The Trouble With Peace – a review

Reading time – 2 mins 27 seconds.

The wait for a new book from your favourite author is always a torturous affair.  The date lingers in the diary; they reveal the cover, hints from the author on social media, the adverts, the trail of breadcrumbs from advanced readers, and you inwardly curse them for having what you want so badly.

And thus, it was the case with my wait for Joe Abercrombie’s new novel, The Trouble with Peace.  The time passes slowly, rushes over the final weekend and then you have it (signed limited edition from Waterstones, if you must know) and then you read.

You devour, you absorb the words; wishing you could write such a thing.  Then you near the end and the feeling of sadness creeps upon you like the first chills of winter. 

Then you are finished, and that is that. Another book read. But you want more, to spend time in the company of the characters and their adventures. This was also the case when I finished it this morning. Longing to spend more time with them and to see what happens next. Like a spell has been cast and you are powerless to resist.  And I am powerless to resist.

I won’t reveal any spoilers, but may hint at a few cryptic things, so beware.

When I read A Little Hatred last year it was good, but I struggled with the shift in time period and the gradual introduction of The First Law: The Next Generation.  But it was necessary, Joe had said in many interviews he found the straight continuity of fantasy books annoying.  The fact worlds never seem to progress beyond swords and shields.  So, it was a difficult ask to both satisfy fans of the First Law books and also move the narrative forward some 30 years, but overall A Little Hatred managed it rather well.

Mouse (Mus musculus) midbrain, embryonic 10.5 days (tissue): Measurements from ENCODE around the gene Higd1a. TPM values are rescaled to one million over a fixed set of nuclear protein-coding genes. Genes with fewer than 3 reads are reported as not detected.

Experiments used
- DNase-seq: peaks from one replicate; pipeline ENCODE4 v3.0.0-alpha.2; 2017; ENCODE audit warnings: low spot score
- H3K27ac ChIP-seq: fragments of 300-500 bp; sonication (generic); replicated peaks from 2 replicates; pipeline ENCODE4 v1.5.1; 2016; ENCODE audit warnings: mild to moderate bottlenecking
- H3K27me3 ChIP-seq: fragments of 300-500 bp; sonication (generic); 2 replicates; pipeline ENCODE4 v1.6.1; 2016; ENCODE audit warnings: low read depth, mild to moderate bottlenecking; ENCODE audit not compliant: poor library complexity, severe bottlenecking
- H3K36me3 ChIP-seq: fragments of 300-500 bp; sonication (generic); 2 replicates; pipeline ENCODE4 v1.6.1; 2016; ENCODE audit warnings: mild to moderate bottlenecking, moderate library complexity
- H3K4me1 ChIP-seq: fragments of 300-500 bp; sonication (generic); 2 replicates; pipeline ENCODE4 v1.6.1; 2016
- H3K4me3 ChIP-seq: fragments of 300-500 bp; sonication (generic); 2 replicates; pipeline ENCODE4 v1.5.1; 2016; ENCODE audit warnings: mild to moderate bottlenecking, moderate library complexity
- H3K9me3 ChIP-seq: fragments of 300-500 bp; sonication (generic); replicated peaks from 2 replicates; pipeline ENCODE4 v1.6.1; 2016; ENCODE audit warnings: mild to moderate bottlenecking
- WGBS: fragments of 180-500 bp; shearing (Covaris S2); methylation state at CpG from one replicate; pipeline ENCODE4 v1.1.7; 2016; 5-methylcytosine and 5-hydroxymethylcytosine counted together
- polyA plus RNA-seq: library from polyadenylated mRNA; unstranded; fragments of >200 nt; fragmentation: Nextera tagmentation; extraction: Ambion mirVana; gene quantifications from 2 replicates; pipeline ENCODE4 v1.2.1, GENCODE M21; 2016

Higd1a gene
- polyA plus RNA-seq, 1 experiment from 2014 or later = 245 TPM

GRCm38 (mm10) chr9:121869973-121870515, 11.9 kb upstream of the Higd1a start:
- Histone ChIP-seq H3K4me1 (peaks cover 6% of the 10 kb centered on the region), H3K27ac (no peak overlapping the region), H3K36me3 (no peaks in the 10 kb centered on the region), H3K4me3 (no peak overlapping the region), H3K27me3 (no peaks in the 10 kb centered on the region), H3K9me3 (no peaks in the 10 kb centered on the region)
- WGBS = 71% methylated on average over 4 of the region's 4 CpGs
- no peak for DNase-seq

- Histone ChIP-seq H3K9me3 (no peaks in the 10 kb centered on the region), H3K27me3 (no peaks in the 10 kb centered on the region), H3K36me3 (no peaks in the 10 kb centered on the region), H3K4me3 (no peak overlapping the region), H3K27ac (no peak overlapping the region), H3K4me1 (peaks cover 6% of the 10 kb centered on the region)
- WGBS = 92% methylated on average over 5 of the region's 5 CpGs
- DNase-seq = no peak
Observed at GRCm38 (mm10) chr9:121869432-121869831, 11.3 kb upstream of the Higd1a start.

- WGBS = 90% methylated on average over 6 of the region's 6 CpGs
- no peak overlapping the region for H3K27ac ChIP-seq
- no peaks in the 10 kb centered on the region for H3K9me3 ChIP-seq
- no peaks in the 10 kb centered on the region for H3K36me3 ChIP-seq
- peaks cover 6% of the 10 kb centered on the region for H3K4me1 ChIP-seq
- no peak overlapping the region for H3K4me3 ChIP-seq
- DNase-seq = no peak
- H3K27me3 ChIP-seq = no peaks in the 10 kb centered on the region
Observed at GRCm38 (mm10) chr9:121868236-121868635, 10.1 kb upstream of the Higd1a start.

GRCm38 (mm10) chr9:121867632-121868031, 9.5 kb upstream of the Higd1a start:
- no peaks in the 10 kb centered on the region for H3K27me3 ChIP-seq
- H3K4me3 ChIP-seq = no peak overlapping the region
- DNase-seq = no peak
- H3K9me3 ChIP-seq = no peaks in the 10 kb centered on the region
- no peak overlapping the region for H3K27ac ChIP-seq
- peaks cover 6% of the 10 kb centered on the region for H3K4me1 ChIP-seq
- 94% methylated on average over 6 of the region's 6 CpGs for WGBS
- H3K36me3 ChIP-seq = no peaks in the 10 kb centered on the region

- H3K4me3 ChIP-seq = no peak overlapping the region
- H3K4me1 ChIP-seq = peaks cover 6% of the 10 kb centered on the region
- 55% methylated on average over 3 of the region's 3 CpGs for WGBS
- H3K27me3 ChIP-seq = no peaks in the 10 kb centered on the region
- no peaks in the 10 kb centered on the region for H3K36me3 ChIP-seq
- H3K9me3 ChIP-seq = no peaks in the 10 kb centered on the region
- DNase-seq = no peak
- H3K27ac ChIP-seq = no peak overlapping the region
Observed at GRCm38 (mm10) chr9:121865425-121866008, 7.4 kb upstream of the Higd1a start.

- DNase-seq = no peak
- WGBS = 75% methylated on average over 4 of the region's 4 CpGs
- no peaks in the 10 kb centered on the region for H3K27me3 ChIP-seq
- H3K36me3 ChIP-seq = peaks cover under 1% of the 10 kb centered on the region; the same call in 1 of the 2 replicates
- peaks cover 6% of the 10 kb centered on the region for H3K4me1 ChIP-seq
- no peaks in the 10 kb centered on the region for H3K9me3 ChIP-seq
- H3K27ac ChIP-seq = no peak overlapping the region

The Trouble with Peace is brilliant.  I absolutely loved it.

It gripped me in a way that few books have in recent years.  Best Served Cold is my favourite fantasy book ever, and this book comes a very close second.  It is more political, more twisty, has greater depth and emotional heft; and it is all the better for it.  I grinned like an idiot when two old faces turned up again. Gasped as a long-held question about parentage was answered.  And I booed when someone didn’t die.

I long to be back in this world, to see what happens next, because everything is to play for and who knows which way it will turn next.  One thing is for sure, next summer when the next book is released, I will be at the front of the queue to spend yet more time with characters I love and characters I love to hate.

Long live the King, the King of Fantasy – Joe Abercrombie.

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